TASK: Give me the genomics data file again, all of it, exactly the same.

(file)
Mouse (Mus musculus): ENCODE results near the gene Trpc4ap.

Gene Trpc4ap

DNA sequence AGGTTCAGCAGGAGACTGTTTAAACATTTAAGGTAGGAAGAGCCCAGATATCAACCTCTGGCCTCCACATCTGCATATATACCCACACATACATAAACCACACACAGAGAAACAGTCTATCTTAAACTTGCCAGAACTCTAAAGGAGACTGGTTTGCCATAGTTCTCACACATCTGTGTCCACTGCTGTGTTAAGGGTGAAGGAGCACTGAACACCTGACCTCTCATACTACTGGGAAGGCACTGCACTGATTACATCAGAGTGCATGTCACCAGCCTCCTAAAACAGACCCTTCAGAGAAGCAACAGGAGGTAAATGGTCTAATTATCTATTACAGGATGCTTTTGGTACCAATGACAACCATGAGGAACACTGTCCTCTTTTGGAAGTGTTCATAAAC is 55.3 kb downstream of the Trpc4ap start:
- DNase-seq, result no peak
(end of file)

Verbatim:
Mouse (Mus musculus): ENCODE results near the gene Trpc4ap.

Gene Trpc4ap

DNA sequence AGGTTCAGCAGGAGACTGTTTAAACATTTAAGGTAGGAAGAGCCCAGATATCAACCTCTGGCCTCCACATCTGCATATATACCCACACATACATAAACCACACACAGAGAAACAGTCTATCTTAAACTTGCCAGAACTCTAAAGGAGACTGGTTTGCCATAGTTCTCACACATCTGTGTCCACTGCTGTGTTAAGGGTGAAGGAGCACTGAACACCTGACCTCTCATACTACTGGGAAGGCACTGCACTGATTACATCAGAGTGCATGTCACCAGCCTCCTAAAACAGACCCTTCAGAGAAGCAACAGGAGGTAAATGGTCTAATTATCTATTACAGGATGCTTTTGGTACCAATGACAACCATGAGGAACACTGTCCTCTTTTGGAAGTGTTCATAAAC is 55.3 kb downstream of the Trpc4ap start:
- DNase-seq, result no peak